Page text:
A careful examination of the record convinces us that appellant's constitutional rights were given full protection on his trial before Judge Grubb. He was represented by an attorney of ability and experience. In this respect, Judge Grubb commented, "Mr. Schultz, you were very ably defended. I haven't seen an attorney in this court do a better job defending a defendant on a criminal charge than Mr. Houghton has done in this case. He has been a credit to the Bar Association. Lawyers are put upon to come here and defend indigents, [and] get no fee for it. He has given unstintingly of his time and ability and energy."
Except for his own unsupported assertions, there is nothing in the record to indicate that perjured or coerced testimony was received at appellant's trial. Appropriate here is the comment of this Court in United States v. Spadafora, 7 Cir., 200 F.2d 140, 143. "In order to obtain a hearing under Sec. 2255, a petitioner must make a more substantial showing than merely charging perjury and making the unsupported claim that perjured testimony was knowingly used by the prosecuting authorities. Nor does he meet the burden upon him by pointing out trivial inconsistencies or conflicts in the evidence."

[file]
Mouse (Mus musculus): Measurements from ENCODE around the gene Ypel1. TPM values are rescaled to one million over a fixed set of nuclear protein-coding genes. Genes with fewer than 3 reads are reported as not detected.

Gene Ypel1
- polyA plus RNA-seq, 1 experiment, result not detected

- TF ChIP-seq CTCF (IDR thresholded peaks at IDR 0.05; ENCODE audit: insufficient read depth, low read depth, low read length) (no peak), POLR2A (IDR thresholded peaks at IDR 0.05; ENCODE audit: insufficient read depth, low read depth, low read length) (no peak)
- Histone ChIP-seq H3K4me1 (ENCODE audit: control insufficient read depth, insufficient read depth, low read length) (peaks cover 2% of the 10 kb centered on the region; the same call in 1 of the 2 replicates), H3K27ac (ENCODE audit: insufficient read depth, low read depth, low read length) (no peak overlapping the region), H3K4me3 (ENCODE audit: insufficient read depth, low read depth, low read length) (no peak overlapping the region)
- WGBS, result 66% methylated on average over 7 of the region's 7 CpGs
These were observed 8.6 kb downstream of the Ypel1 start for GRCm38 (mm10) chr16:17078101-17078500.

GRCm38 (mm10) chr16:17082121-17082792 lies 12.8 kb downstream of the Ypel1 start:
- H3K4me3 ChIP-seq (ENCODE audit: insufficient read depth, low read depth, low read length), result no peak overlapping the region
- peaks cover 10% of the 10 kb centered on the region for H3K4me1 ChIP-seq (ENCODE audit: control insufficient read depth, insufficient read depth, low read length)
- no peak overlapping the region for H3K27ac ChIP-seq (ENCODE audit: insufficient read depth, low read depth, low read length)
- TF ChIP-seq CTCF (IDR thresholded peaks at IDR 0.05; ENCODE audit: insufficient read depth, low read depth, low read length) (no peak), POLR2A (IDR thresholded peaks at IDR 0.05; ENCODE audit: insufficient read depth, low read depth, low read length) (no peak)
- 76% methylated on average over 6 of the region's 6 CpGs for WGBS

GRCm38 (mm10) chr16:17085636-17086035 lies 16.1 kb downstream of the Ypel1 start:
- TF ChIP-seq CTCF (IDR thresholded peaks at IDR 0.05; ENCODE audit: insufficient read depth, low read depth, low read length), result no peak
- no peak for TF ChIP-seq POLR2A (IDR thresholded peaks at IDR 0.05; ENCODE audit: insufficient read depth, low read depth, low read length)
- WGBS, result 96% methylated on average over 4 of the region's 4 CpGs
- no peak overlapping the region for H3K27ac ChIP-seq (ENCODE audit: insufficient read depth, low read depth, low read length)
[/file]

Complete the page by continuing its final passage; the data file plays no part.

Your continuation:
Appellant seems to take comfort from the testimony which shows that he did not go into the bank during the attempted robbery. Assuming the point can properly be raised on this petition, the statement of the Court in Tarkington v. United States, 4 Cir., 194 F.2d 63, 68, is pertinent. "It is also obvious that there is no merit in the contention that the conviction was invalidated because Tarkington was not physically present at the bank when the robbery took place. The distinction between principals and accessories before the fact has been abolished by the provisions of the Federal Criminal Code, 18 U.S.C.A. § 2, that 'whoever commits an offense against the United States, or aids, abets, counsels, commands, induces, or procures its commission, is a principal.'"
Likewise, there is no merit in appellant's contention that the sentence imposed upon him is illegal because it exceeds the sentence given to Thompson in another District Court. The trial court might have imposed a sentence of twenty years upon appellant. The trial judge stated he was taking into ...